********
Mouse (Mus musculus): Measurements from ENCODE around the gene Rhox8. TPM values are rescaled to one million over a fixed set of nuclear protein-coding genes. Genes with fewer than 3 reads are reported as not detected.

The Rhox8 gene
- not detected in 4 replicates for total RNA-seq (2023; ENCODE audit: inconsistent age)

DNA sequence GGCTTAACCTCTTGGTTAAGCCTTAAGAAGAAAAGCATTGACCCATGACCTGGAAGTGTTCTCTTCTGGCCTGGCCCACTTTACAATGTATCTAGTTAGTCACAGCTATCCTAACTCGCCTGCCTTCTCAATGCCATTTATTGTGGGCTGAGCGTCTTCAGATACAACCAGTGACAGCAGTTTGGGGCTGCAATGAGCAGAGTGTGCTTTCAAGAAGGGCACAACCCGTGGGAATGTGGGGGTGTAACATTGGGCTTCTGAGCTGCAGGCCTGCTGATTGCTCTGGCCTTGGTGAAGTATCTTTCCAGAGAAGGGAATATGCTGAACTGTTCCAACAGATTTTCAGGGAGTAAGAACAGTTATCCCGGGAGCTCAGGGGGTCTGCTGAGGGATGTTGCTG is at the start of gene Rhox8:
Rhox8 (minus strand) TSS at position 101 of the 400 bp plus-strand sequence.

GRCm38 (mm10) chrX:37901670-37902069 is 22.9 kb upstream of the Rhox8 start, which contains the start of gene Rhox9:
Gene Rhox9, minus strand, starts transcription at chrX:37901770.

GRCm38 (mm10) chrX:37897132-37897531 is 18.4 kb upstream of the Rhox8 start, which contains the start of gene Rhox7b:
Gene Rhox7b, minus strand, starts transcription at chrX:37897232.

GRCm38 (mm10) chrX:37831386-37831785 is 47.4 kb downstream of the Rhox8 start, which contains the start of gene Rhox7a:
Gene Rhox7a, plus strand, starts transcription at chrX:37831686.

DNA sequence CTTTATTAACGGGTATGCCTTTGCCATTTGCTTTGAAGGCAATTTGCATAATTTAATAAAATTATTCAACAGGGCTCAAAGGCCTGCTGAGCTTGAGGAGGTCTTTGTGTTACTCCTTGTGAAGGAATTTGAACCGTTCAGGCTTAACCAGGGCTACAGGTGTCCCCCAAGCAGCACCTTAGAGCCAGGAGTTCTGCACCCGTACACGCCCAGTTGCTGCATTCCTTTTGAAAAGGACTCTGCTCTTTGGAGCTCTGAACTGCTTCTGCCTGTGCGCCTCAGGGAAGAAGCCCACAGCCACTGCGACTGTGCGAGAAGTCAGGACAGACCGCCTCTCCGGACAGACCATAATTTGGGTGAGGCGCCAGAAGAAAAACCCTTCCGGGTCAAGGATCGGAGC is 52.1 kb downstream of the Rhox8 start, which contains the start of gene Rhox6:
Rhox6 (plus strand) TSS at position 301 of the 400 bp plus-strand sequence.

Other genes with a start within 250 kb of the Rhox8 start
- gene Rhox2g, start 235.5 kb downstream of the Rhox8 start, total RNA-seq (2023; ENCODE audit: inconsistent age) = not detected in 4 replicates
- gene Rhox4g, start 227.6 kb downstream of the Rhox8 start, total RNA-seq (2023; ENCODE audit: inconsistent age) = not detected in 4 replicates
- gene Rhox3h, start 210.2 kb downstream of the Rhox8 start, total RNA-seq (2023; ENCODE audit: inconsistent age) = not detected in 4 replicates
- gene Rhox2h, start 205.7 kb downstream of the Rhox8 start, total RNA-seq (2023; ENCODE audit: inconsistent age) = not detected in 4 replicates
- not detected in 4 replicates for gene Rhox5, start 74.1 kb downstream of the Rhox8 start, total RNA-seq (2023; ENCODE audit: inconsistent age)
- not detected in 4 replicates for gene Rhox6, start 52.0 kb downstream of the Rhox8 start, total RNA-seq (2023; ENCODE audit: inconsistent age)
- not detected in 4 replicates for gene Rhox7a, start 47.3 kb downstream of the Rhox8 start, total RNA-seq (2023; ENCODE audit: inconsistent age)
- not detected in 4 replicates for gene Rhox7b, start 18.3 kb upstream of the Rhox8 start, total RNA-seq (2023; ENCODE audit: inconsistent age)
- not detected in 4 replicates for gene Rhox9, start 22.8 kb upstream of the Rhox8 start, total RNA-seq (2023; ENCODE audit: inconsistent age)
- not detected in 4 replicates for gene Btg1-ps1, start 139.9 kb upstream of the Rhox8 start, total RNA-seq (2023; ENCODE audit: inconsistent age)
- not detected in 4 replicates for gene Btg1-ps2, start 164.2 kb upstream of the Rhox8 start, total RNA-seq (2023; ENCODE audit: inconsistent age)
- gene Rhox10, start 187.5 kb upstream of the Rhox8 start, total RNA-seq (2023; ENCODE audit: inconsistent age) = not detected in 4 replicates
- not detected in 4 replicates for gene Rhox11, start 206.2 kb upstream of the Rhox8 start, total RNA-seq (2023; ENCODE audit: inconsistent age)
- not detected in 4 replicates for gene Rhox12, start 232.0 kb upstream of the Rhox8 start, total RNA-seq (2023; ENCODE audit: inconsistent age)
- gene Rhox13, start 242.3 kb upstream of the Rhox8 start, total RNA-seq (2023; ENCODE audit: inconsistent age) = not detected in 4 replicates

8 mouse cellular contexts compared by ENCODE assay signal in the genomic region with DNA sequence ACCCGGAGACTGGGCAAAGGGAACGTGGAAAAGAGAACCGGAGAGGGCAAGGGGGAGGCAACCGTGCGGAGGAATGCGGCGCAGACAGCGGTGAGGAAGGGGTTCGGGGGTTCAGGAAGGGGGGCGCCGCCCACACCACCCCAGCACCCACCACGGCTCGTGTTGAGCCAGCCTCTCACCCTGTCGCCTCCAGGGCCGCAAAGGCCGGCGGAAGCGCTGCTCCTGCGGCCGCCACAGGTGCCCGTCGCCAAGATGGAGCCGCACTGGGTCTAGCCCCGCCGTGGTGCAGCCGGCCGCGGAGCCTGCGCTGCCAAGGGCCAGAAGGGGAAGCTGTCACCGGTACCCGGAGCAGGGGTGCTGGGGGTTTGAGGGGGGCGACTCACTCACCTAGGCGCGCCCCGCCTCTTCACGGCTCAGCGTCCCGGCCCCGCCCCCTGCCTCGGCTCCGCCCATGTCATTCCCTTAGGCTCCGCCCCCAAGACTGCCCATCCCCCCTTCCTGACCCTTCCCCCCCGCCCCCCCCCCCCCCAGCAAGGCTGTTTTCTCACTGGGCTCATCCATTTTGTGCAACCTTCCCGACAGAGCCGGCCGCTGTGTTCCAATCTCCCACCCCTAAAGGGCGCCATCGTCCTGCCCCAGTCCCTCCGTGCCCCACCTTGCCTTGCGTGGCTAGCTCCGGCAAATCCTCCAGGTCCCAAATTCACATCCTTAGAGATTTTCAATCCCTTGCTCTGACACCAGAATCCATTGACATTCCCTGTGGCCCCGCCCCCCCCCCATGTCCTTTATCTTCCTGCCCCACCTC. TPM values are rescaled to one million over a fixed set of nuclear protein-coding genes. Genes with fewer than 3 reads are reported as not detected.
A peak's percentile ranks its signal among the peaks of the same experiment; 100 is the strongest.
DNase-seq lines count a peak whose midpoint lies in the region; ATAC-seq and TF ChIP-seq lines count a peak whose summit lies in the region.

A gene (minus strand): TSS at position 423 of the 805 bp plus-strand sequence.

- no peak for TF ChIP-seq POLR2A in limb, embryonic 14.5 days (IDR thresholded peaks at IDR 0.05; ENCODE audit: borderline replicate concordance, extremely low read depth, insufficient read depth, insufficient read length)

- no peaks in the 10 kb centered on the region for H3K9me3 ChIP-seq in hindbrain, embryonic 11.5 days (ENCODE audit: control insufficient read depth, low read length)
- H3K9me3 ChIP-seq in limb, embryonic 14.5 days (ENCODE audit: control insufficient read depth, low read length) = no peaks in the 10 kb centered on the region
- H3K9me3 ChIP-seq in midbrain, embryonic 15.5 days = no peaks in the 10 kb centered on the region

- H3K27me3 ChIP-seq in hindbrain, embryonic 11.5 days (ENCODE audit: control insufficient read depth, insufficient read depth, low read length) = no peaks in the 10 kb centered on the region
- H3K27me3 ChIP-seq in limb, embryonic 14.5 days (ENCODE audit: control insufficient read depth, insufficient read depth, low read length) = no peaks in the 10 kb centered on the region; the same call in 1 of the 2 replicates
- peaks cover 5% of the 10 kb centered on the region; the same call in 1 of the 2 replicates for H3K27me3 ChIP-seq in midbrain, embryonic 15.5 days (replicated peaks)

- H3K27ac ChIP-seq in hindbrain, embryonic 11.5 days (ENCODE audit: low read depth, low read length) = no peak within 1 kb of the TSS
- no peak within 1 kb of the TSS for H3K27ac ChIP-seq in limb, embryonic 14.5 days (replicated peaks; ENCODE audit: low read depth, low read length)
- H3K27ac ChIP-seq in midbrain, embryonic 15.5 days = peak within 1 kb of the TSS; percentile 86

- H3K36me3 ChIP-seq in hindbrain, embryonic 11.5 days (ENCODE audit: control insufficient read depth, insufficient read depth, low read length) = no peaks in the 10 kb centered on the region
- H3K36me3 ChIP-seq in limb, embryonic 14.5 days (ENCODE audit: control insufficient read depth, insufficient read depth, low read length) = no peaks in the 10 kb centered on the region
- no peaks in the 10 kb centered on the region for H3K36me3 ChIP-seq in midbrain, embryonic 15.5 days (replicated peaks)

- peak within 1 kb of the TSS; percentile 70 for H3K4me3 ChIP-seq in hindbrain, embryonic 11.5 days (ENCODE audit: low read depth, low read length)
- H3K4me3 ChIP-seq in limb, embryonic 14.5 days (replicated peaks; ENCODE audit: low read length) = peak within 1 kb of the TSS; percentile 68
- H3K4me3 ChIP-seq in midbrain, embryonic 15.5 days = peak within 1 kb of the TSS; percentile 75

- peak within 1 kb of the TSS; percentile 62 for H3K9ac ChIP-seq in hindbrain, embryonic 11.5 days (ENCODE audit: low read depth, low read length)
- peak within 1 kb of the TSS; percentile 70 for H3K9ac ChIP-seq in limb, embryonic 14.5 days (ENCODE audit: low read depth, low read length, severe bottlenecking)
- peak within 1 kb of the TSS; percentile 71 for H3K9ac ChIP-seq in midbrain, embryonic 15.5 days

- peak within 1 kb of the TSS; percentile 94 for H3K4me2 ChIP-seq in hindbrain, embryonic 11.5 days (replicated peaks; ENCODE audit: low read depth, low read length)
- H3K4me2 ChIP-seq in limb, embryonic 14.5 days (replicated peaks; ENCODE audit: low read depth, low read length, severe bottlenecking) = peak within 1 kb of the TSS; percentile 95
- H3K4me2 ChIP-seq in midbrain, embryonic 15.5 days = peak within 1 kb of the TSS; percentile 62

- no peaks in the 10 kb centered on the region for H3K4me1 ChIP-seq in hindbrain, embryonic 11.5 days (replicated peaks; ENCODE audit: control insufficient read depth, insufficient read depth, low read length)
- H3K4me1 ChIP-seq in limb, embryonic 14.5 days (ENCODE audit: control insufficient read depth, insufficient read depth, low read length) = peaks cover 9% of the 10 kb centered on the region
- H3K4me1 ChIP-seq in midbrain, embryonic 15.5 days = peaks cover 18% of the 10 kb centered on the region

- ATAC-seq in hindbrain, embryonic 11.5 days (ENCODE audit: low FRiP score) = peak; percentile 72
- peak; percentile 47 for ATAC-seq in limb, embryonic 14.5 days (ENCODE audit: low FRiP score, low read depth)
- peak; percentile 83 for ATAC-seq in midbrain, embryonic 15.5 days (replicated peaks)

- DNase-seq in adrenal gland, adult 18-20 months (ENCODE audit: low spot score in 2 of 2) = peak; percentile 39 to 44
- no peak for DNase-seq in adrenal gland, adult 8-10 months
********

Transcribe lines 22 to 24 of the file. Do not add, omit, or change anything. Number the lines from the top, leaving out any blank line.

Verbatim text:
- not detected in 4 replicates for gene Rhox7b, start 18.3 kb upstream of the Rhox8 start, total RNA-seq (2023; ENCODE audit: inconsistent age)
- not detected in 4 replicates for gene Rhox9, start 22.8 kb upstream of the Rhox8 start, total RNA-seq (2023; ENCODE audit: inconsistent age)
- not detected in 4 replicates for gene Btg1-ps1, start 139.9 kb upstream of the Rhox8 start, total RNA-seq (2023; ENCODE audit: inconsistent age)